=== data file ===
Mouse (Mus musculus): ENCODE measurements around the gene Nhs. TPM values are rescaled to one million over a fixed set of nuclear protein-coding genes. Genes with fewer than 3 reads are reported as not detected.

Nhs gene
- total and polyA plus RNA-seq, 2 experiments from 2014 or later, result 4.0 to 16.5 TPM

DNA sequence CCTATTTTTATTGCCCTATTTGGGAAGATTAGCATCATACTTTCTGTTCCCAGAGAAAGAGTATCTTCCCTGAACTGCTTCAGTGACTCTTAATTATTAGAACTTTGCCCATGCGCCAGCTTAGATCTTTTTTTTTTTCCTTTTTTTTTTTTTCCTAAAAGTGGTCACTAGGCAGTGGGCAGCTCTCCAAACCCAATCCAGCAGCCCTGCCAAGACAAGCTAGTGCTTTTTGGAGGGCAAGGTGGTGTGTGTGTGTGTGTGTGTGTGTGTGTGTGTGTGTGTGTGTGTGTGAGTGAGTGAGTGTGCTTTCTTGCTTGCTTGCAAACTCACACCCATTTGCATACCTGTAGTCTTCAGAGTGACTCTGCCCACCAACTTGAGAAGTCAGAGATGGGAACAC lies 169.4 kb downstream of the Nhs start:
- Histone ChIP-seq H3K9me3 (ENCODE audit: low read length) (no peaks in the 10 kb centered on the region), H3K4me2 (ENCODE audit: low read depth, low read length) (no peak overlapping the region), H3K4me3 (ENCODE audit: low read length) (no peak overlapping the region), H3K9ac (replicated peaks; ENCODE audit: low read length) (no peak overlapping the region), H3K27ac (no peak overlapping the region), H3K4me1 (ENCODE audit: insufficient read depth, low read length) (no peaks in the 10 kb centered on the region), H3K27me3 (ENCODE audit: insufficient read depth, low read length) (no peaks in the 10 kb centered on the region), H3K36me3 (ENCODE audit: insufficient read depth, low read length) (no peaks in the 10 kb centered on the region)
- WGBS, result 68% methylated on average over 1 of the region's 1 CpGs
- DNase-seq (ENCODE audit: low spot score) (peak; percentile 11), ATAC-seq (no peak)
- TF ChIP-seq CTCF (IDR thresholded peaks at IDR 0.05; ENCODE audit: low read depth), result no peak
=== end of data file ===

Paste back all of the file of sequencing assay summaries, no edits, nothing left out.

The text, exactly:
Mouse (Mus musculus): ENCODE measurements around the gene Nhs. TPM values are rescaled to one million over a fixed set of nuclear protein-coding genes. Genes with fewer than 3 reads are reported as not detected.

Nhs gene
- total and polyA plus RNA-seq, 2 experiments from 2014 or later, result 4.0 to 16.5 TPM

DNA sequence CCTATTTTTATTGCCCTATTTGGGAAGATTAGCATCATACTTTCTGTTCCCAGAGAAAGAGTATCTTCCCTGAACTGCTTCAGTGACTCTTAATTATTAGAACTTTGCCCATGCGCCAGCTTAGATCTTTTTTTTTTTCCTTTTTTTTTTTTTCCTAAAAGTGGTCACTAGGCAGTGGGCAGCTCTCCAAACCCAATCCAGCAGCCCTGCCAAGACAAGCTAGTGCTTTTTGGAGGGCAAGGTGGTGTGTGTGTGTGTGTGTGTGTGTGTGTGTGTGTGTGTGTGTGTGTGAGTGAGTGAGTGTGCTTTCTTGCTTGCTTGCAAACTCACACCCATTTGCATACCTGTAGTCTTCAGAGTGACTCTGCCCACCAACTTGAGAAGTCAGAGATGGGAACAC lies 169.4 kb downstream of the Nhs start:
- Histone ChIP-seq H3K9me3 (ENCODE audit: low read length) (no peaks in the 10 kb centered on the region), H3K4me2 (ENCODE audit: low read depth, low read length) (no peak overlapping the region), H3K4me3 (ENCODE audit: low read length) (no peak overlapping the region), H3K9ac (replicated peaks; ENCODE audit: low read length) (no peak overlapping the region), H3K27ac (no peak overlapping the region), H3K4me1 (ENCODE audit: insufficient read depth, low read length) (no peaks in the 10 kb centered on the region), H3K27me3 (ENCODE audit: insufficient read depth, low read length) (no peaks in the 10 kb centered on the region), H3K36me3 (ENCODE audit: insufficient read depth, low read length) (no peaks in the 10 kb centered on the region)
- WGBS, result 68% methylated on average over 1 of the region's 1 CpGs
- DNase-seq (ENCODE audit: low spot score) (peak; percentile 11), ATAC-seq (no peak)
- TF ChIP-seq CTCF (IDR thresholded peaks at IDR 0.05; ENCODE audit: low read depth), result no peak